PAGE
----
From the rubble of hurt feelings and partisan gridlock that Congress has become, Lily the French bulldog has emerged as a peacemaker.
The 15-pound dog, with the jowls of a young Winston Churchill and the pluck of a latter-day Snoopy, is the inspiration for of Rep. Jeff Denham's (R-Turlock) measure approved Wednesday to allow dogs and cats to ride on Amtrak trains.
“Lily’s got a lot of friends here on Capitol Hill,” Denham said in an interview.
Denham said he has used the measure -– and Lily’s charm -- to help build support for a larger passenger rail bill that sailed through the House on Wednesday on a bipartisan 316-101 vote. President Obama, who has threatened to use his veto pen with abandon this year, has said he supports the bill.
The Senate has yet to take up the passenger rail bill, which also has language intended to make it easier to obtain loans to expand passenger rail service in California and other parts of the country.
The bill also includes an amendment, added Wednesday afternoon, that would require states to draft new safety plans for rail crossings. Rep. Julia Brownley (D-Westlake Village), who introduced the amendment, represents a district that includes Oxnard, the site of last week's Metrolink crash that left 28 people hospitalized. The engineer, Glenn Steele, died Tuesday from injuries sustained in the crash.
Denham said he introduced his more lighthearted dogs and cats travel measure in 2013 out of frustration. He and his wife could take Lily back and forth to California on United Airlines without any problems. But when they tried to take her on Amtrak, they heard a familiar refrain: No dogs allowed.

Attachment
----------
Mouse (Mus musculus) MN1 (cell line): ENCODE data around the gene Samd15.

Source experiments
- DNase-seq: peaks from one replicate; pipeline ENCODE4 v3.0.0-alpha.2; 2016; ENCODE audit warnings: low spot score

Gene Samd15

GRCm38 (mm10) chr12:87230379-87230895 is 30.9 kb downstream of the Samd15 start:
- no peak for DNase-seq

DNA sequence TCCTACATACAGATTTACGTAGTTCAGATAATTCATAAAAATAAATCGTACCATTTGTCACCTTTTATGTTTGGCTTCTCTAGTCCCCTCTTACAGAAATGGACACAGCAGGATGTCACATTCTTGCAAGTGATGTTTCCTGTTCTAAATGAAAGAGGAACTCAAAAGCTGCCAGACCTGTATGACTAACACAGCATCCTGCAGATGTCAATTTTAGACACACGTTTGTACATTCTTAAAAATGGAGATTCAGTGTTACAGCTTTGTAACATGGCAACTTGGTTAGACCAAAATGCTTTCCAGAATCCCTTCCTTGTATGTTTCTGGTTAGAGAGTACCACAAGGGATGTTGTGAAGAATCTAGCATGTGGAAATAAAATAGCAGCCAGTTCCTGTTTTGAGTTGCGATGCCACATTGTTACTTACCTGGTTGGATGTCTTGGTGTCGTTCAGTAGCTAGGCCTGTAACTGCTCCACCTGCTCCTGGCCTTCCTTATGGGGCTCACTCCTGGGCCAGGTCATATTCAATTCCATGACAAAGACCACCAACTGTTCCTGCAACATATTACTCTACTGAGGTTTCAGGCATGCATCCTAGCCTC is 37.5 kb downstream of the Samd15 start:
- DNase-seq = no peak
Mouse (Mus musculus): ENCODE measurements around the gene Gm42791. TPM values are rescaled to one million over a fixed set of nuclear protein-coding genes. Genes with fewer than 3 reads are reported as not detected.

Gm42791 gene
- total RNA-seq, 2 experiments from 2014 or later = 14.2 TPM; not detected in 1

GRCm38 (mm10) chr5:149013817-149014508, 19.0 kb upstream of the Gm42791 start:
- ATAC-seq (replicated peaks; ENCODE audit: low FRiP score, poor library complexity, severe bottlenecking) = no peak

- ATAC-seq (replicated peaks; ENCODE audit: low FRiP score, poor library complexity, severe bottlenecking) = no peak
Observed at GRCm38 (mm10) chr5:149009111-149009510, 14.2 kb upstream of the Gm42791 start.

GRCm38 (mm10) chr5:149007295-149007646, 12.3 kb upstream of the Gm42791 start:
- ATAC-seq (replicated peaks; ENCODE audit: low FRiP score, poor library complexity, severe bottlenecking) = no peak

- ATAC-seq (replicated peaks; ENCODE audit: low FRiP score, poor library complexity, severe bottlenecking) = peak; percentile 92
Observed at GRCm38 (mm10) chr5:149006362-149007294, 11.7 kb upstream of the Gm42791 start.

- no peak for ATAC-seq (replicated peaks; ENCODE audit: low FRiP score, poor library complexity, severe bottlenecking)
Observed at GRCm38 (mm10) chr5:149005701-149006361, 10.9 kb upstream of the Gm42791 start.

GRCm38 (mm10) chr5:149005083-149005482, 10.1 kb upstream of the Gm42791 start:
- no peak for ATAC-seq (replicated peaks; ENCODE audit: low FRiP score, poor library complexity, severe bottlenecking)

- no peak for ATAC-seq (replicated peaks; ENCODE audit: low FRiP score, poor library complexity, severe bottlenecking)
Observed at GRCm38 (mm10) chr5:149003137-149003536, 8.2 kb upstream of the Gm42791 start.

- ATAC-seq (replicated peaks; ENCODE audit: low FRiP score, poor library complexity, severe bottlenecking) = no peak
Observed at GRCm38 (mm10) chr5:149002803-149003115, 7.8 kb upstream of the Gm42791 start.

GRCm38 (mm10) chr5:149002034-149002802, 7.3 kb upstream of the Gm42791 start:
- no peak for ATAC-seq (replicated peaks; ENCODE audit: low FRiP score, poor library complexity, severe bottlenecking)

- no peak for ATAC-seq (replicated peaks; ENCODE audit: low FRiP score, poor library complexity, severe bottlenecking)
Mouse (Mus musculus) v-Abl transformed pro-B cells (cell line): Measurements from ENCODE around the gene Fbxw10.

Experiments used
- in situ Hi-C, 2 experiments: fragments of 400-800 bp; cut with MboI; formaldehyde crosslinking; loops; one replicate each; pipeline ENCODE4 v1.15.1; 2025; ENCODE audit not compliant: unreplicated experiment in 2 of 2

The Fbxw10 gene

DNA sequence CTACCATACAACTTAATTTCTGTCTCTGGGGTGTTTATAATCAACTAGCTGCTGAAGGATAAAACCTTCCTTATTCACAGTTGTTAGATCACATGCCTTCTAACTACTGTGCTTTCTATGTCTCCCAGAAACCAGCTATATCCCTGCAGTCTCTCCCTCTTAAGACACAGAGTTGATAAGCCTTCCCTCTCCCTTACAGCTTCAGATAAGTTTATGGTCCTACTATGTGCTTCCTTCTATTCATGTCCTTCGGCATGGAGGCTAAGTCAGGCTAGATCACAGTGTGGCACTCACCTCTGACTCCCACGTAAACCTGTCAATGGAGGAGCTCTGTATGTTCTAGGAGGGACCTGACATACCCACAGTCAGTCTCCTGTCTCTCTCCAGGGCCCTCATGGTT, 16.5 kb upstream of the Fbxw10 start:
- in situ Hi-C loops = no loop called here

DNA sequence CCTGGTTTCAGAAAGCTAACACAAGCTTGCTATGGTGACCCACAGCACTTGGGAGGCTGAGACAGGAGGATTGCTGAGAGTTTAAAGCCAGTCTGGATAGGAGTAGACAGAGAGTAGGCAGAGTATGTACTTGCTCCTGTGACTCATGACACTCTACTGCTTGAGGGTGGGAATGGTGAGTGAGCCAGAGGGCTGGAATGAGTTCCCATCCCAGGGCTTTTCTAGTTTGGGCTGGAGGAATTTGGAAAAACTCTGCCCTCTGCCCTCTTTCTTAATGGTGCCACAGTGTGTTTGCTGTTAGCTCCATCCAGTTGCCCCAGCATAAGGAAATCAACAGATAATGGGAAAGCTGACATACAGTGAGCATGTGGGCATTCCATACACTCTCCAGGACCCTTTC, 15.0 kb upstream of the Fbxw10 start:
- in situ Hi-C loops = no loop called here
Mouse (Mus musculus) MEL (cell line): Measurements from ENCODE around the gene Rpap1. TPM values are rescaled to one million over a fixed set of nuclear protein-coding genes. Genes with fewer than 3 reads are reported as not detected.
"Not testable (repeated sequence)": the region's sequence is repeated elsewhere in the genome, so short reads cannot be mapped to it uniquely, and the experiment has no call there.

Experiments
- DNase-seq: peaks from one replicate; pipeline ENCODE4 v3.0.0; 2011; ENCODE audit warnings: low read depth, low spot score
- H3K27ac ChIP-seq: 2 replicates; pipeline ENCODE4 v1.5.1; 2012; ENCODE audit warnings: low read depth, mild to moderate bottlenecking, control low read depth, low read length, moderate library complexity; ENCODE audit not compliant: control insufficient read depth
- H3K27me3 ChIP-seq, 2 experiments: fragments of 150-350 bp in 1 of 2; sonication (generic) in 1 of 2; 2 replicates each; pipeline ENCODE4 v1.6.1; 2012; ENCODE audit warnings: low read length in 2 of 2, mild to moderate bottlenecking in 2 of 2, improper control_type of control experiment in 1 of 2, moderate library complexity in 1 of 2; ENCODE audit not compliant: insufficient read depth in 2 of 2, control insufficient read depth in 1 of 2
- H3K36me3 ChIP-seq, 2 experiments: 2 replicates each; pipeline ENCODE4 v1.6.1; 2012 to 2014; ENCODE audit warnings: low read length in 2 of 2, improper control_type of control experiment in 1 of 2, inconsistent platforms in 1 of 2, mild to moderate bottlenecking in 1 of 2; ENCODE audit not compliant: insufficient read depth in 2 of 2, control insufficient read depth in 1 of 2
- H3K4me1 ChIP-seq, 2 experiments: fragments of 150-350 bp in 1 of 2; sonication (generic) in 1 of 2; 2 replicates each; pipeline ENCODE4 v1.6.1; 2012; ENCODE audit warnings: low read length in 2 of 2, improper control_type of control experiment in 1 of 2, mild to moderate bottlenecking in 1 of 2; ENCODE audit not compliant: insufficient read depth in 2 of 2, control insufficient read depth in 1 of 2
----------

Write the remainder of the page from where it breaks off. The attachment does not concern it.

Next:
A year ago, he persuaded the government-supported Amtrak to run a pilot program in Illinois that allowed pets on trains -- as long as they stayed in a kennel in a special “dogs and cats” car.
Amtrak spokesman Marc Magliari said the pilot has gone well so far, with 145 pets transported last year without incident.
Denham’s bill would expand the program to routes around the country. Amtrak has yet to define which routes will qualify, but the bill requires they be less than 750 miles, given dogs' need for outdoor relief. Pet owners would have to pay a $25 fee for the privilege. Sorry, no ferrets or Komodo dragons.
Denham said he plans to take a family train trip with Lily to celebrate, but has not yet bought his tickets.
“This is a common sense solution,” Denham said, lapsing back into political speak. It “will not only allow pet owners to be able to travel with their loved ones, but also take in much needed revenue and allow people to be able to travel on Amtrak.”
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